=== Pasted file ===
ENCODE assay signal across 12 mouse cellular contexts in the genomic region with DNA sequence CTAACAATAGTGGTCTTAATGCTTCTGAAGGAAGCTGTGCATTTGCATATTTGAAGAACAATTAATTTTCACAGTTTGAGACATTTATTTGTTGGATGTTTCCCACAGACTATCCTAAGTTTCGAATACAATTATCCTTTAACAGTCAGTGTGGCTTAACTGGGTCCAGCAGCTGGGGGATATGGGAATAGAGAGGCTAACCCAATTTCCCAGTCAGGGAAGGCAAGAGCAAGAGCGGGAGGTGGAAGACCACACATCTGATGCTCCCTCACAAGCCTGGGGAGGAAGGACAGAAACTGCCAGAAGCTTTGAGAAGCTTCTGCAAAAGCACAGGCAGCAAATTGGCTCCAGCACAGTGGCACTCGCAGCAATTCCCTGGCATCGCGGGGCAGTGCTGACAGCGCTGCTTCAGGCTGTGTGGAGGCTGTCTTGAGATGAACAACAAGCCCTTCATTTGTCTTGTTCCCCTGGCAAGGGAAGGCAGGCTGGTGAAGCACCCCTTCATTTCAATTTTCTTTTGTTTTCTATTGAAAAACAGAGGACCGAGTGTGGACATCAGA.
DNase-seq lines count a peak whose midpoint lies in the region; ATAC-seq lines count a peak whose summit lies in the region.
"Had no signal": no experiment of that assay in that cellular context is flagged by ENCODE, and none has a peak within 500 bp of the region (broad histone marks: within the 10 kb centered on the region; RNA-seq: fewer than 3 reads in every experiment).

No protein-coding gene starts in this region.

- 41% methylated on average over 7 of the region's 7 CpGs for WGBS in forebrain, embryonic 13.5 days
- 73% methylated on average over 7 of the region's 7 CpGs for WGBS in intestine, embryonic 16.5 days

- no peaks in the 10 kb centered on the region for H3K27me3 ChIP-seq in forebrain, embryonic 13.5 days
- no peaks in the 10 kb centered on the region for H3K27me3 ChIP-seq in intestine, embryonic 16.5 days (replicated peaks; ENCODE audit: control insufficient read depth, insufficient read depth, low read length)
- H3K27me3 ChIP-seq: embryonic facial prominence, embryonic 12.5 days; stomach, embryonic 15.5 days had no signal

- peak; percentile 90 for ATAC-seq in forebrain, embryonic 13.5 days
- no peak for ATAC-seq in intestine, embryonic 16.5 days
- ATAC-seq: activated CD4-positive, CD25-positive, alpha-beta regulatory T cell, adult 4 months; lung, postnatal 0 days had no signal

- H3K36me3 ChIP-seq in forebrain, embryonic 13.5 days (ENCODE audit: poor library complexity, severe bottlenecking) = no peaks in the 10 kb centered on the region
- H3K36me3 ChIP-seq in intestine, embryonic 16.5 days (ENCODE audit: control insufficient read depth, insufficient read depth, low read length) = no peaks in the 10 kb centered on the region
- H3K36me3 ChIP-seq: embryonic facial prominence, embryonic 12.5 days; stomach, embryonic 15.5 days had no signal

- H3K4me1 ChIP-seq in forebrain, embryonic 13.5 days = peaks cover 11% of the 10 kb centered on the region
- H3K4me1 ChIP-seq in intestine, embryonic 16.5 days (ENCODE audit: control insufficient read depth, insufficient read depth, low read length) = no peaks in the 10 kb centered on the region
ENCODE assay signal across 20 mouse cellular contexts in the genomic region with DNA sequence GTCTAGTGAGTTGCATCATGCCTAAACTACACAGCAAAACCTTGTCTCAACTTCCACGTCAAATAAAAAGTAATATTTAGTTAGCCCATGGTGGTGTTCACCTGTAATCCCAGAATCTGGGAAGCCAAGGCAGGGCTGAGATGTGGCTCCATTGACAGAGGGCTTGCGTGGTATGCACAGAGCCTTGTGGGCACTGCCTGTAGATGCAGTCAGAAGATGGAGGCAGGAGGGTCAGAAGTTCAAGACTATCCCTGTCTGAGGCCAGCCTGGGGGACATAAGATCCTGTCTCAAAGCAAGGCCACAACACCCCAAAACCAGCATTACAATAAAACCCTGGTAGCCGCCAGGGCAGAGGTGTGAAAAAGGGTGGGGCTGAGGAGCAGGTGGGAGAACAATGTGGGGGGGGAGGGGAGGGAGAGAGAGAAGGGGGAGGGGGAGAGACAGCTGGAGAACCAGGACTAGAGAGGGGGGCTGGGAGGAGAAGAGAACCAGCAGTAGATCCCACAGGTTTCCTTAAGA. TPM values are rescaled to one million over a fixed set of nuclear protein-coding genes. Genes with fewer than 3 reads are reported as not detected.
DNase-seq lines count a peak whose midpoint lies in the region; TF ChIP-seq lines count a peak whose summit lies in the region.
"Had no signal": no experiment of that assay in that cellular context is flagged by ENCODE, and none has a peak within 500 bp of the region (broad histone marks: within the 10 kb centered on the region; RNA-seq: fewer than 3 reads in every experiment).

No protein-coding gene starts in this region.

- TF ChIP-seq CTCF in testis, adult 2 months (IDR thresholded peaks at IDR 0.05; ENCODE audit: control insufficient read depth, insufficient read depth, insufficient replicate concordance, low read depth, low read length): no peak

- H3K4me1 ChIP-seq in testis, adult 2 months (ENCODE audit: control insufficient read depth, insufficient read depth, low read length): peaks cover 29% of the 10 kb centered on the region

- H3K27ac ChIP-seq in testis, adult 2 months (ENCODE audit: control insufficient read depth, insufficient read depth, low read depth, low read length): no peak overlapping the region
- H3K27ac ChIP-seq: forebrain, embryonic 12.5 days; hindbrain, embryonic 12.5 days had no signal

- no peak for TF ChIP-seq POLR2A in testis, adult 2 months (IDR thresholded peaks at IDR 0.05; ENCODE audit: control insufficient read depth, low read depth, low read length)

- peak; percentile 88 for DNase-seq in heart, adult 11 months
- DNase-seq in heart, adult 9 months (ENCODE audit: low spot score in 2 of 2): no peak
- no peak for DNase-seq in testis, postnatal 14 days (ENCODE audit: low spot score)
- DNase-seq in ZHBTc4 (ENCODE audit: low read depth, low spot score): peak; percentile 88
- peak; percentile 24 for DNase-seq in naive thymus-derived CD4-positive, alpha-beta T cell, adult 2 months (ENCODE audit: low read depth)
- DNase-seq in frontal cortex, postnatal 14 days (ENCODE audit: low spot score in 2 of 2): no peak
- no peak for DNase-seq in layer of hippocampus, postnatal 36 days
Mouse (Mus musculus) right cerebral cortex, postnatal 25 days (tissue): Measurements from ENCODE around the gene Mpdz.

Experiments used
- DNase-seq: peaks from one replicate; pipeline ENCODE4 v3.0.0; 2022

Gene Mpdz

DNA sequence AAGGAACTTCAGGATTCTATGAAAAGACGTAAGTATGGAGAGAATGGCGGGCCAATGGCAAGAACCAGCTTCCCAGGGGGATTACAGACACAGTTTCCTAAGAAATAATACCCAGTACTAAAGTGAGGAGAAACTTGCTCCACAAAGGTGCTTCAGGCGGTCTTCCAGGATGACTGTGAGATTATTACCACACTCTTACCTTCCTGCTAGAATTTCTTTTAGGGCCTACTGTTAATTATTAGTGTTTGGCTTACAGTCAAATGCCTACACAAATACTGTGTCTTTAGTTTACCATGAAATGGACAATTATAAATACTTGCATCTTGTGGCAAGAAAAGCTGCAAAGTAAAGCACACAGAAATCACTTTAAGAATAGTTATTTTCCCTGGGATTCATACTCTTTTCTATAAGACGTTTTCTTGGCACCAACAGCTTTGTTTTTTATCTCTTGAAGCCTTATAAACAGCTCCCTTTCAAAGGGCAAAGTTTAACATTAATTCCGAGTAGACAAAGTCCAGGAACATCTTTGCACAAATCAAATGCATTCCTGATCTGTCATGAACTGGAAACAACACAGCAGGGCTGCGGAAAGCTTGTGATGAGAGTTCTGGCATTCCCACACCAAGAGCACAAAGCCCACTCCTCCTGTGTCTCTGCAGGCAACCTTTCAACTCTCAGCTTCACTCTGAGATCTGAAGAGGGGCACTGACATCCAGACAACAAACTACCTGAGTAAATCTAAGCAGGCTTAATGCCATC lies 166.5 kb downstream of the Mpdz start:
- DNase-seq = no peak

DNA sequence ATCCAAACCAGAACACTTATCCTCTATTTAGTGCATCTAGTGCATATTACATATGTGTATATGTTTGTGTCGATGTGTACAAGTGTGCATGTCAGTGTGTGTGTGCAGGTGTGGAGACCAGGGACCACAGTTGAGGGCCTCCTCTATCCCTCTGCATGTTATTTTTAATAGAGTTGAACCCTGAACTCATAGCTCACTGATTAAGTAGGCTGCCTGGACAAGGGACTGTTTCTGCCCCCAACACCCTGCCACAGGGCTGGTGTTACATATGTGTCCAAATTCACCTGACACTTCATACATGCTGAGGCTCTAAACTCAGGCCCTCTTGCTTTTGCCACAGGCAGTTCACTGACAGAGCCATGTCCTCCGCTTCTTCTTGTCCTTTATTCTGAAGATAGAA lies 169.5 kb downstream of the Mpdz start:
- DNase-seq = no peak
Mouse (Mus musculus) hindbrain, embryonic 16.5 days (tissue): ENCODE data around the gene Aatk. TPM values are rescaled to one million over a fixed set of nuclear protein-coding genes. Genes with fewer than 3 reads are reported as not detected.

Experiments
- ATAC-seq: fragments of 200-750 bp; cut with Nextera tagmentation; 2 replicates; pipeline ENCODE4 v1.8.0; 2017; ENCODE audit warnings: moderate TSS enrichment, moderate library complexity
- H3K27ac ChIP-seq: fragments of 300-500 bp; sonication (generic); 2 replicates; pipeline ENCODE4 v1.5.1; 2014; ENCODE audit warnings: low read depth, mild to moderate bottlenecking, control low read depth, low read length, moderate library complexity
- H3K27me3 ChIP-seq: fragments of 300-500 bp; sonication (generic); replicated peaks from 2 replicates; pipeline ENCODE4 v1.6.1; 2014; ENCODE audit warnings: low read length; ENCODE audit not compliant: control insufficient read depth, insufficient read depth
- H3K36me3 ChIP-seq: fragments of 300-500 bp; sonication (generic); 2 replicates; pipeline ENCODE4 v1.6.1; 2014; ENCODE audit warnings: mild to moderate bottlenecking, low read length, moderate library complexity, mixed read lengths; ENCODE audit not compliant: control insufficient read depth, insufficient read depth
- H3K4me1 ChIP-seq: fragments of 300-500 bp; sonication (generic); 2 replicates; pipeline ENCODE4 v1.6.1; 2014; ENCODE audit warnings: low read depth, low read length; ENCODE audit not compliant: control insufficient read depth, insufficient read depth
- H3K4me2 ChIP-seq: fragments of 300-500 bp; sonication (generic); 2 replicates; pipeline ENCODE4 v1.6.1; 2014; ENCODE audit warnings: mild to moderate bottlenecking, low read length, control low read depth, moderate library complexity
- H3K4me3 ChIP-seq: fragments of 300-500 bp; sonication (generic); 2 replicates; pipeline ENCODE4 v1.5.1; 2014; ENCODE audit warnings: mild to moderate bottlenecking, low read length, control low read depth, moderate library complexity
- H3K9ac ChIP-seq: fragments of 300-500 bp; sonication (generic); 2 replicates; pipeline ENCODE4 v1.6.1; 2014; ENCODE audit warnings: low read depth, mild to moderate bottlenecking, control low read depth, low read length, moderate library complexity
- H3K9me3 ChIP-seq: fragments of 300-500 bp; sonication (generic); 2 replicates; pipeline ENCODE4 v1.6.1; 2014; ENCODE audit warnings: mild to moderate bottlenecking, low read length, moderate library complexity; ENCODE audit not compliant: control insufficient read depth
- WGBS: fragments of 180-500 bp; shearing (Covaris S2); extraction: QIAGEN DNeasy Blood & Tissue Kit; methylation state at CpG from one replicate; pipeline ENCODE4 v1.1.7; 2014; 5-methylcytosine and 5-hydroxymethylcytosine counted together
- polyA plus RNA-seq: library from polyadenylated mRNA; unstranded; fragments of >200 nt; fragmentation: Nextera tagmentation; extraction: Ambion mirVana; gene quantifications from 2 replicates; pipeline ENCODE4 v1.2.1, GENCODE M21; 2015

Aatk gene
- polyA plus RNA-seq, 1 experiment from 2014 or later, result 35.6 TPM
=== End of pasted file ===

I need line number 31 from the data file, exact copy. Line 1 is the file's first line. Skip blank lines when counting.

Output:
- peak; percentile 24 for DNase-seq in naive thymus-derived CD4-positive, alpha-beta T cell, adult 2 months (ENCODE audit: low read depth)